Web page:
MANILA Feb 15 The operator of the $5.9
billion Tampakan project in the southern Philippines said on
Wednesday it had appealed a government decision not to grant
environmental clearance for now on what could be Southeast
Asia's biggest undeveloped copper-gold reserves.
Sagittarius Mines Inc, an affiliate of Xstrata Copper which
is a unit of global miner Xstrata Plc, also said it
remained hopeful the government would issue an Environmental
Compliance Certificate (ECC) this year to bring Tampakan into
production as scheduled by 2016.
Without the ECC, Sagittarius cannot begin construction at
the mine, from which an estimated 15 million tonnes of copper
and 17.9 million ounces of gold can be extracted over a period
of 17 years.
Sagittarius, which is partly owned by Australian miner
Indophil Resources NL, made a formal appeal to the
Department of Environment and Natural Resources on Jan. 27,
general manager Mark Williams told reporters.
Sagittarius is still looking to complete mine construction
within a period of three and a half years, he said, adding that
foreign investors looking at prospects in the local mining
sector were keeping an eye on the project.
"The Tampakan copper-gold project is on the international
investors' radar screen and it's a barometer, a bellwether, that
will send the signal to other international investors," Williams
said on the sidelines of a public forum on the project's
Environment and Natural Resources Secretary Ramon Paje in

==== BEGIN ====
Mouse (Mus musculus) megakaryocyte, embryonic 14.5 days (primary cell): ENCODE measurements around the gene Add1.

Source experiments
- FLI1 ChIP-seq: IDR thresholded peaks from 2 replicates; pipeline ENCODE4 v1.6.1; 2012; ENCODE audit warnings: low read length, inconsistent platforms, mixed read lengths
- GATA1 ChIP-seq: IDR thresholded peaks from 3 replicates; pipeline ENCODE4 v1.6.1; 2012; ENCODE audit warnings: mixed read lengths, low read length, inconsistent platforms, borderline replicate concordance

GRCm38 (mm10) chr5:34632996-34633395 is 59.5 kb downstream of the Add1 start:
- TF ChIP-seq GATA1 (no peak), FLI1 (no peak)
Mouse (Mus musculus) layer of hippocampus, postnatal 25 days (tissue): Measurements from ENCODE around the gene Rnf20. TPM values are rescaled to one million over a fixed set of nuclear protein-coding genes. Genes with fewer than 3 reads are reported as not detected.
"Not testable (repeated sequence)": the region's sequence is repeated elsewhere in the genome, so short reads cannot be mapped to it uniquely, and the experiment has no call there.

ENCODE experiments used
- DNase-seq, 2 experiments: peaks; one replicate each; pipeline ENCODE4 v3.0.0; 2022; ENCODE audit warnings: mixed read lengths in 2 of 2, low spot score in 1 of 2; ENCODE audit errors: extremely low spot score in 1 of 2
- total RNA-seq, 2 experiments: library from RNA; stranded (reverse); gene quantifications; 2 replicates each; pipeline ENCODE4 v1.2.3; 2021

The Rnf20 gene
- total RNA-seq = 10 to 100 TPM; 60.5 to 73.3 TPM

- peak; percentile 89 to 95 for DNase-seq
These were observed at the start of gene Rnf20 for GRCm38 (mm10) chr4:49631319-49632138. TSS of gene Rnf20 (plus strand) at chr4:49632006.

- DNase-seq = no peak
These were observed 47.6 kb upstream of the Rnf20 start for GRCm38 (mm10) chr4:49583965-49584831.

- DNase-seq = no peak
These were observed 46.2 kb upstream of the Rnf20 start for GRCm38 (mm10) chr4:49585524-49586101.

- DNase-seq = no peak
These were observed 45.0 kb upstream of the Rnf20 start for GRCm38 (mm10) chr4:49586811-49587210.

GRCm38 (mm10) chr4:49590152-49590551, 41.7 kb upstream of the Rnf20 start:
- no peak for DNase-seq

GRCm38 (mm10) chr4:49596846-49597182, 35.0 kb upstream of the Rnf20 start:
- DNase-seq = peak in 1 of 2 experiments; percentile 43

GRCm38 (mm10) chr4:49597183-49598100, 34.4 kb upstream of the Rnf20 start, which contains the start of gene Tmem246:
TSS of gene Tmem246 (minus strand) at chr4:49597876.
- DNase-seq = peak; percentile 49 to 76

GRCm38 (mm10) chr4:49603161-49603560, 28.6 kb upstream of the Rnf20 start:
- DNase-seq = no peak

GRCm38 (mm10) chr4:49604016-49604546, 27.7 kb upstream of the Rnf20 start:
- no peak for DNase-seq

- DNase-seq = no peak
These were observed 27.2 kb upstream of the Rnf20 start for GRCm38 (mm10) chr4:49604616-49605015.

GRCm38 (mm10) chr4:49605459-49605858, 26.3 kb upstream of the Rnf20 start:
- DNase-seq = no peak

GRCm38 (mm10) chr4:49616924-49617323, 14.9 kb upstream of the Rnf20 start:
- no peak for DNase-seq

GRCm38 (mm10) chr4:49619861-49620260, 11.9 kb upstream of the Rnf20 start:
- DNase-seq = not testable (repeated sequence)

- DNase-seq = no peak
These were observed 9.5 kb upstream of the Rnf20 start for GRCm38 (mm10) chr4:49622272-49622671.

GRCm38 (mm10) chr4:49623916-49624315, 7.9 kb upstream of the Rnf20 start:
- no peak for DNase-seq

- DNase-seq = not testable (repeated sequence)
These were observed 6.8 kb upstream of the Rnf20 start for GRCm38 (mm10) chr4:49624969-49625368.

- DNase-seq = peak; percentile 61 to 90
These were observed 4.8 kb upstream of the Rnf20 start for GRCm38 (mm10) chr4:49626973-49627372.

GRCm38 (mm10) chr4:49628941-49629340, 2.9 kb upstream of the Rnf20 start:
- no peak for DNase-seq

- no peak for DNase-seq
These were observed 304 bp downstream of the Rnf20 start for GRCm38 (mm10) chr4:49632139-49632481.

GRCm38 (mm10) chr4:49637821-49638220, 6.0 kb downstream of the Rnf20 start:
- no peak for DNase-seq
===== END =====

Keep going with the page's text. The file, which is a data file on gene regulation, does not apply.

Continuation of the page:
December denied Sagittarius' application for an ECC, saying it
was inappropriate to issue the permit while a local ban on
open-pit mining is being enforced by the host province of South
The South Cotabato government issued an ordinance in 2010
prohibiting open-pit mining because of its harmful effects on
the environment. Sagittarius has sought to get the ban lifted,
saying the local code was inconsistent with the national mining
law that allows open-pit mining.
Sagittarius officials declined comment about the impact of
the proposed merger of Xstrata and commodities giant Glencore
on the Tampakan project.
Mining could boost economic growth in the poor Southeast
Asian country, with its mineral deposits estimated at $1
trillion. But a strong anti-mining lobby led by the Catholic
Church has dimmed the industry's chances.
The government's plan to raise revenue by imposing new taxes
on mining companies and reviewing their contracts adds to a long
list of concerns for investors.